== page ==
UPDATE: Friday August 12 2011
The US military has lost contact with an unmanned hypersonic aircraft, designed to be able to reach anywhere in the world in less than an hour.
The Falcon HTV-2 aircraft crashed into the Pacific Ocean on Thursday, about nine minutes after it was launched by the US military from a base in California.
It was the military’s second unsuccessful test flight.
Engineers had hoped the craft would reach a top speed of 13,000mph during flight.
The US Defence Advanced Research Projects Agency (DARPA) is gearing up to launch an unmanned aircraft from a rocket to the edge of space this afternoon – which, if successful, will fly within the atmosphere at 20-times the speed of sound.
The arrow-shaped ‘Falcon Hypersonic Technology Vehicle (HTV) 2’ – the fastest aircraft ever built – is expected to reach a top speed of about 13,000mph, which could cover the distance between London to Sydney in under an hour.
The Falcon HTV-2, which will be attached to a rocket, is due to launch at Vandenberg Air Force Base in California at 3pm (BST) today.
After launch, if all goes to plan the aircraft will separate from the rocket and fall back to earth, before levelling out and shooting across the earth at 20-times the speed of sound (Mach 20).
It is part of a military experiment to see if an aircraft can be built that could potentially deliver a bomb to any part of the world in less than an hour.
This is the second test flight for the Falcon HTV-2. Its first flight was aborted nine minutes after launch when the aircraft’s onboard computer detected an anomaly.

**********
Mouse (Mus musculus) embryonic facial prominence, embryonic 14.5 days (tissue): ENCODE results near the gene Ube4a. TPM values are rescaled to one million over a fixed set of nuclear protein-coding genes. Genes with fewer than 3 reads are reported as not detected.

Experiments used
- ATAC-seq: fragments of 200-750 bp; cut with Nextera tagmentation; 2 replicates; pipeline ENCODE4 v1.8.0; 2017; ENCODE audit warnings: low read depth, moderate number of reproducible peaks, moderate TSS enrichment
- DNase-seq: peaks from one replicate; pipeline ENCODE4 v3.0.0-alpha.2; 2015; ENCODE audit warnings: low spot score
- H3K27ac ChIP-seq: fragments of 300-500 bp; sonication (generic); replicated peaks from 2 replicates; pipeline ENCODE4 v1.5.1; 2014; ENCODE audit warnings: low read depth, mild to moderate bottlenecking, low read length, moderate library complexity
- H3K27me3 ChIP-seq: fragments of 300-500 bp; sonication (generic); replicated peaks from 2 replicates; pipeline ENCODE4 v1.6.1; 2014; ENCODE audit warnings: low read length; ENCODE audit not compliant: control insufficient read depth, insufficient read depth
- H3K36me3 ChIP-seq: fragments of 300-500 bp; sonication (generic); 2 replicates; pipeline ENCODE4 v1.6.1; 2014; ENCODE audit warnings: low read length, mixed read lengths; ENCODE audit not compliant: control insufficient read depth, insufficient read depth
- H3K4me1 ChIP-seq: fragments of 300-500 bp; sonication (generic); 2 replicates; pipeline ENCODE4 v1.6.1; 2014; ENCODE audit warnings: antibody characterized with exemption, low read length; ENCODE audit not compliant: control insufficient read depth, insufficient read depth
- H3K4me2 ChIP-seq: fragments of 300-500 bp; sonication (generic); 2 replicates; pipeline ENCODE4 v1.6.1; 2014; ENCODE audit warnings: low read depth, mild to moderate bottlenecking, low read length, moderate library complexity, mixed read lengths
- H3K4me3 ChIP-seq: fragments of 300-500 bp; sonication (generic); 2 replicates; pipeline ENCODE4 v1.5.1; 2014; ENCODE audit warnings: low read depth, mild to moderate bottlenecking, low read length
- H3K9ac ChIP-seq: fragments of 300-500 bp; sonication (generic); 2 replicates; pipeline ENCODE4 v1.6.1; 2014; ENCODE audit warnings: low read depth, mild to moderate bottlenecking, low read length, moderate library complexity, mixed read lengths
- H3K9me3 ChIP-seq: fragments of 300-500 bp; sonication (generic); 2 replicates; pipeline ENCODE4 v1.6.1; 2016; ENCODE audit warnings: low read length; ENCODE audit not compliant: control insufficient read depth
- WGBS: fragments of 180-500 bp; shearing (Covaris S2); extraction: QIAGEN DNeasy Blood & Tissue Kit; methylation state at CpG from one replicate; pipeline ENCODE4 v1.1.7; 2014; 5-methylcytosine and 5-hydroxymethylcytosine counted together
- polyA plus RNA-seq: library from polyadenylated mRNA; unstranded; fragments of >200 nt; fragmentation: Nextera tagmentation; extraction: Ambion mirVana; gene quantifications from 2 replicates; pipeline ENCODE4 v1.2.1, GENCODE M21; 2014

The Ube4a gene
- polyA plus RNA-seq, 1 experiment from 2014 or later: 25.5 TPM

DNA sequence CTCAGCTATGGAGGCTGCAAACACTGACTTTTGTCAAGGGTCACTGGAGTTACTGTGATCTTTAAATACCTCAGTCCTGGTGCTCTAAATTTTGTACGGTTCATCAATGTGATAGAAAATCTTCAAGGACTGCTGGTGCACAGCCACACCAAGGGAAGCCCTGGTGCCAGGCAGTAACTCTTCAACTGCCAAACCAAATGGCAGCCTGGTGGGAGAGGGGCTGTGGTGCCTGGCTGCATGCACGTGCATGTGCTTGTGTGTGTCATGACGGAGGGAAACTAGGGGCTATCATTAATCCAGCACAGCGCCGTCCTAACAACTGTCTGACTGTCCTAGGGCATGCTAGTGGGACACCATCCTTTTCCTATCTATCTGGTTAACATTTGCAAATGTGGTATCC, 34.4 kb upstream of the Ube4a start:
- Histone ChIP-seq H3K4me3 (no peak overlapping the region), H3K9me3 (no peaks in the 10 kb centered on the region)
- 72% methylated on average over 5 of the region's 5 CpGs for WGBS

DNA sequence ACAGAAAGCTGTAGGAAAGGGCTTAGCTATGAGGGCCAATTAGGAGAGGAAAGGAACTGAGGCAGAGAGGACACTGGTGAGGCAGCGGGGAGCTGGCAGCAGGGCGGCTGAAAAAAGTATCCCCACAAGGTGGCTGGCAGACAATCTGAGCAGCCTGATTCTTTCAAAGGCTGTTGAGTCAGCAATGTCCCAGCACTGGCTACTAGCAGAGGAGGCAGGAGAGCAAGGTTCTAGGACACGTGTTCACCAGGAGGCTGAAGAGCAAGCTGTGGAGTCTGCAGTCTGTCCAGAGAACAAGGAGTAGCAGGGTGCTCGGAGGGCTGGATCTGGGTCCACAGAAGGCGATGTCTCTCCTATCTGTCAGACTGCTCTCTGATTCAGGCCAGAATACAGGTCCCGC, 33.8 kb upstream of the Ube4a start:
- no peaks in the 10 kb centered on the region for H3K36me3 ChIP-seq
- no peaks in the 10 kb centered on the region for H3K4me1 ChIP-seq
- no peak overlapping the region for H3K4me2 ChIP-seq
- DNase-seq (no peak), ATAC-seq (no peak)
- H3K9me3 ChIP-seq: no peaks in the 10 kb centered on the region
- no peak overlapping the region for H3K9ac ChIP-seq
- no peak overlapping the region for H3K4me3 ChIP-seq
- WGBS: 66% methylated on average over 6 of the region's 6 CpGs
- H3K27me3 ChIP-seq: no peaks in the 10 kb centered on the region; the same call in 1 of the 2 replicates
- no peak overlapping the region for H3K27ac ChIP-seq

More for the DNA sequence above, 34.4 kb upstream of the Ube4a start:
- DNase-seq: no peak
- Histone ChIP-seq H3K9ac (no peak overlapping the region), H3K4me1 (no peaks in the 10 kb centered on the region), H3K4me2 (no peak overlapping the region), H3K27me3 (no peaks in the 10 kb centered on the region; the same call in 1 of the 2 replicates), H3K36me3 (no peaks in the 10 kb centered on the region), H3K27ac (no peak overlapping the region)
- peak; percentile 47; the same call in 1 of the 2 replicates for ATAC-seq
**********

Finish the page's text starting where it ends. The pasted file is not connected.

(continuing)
DARPA said the test was still considered useful in testing the aerodynamics of the aircraft, which was able to fly for 139 seconds at Mach 22 (16,700mph).
Concorde, although a passenger jet, travelled at Mach 2 – twice the speed of sound.
Today’s launch of the Falcon will test how the aircraft will cope with extreme temperatures and the navigation systems used to control its route.
Watch the YouTube video showing how the test flight will work:
Hypersonic travel: The future of commercial aviation?
While there may be no chance of the technology being used to operate commercial airliners, recent advancements in technology have raised hope that hypersonic travel might one day be possible on civilian aircraft.
At this year’s Paris Air Show, EADS – the European aeronautic and defence firm which owns Airbus – unveiled radical plans to build a hypersonic passenger plane that could transport up to 100 passengers from a London to Sydney in three hours.
EADS believes the plane – ‘zero emission hypersonic transportation’ (ZEHST) – could reach speeds of 3,125mph – more than four times the speed of sound (Mach 4).
And UK- based aerospace company HyperMach recently shared its vision to launch ‘SonicStar’: a 20-seat supersonic jet for the business market, with flights starting in June 2021.
Follow the Falcon’s progress by following DARPA on twitter @DARPA_News.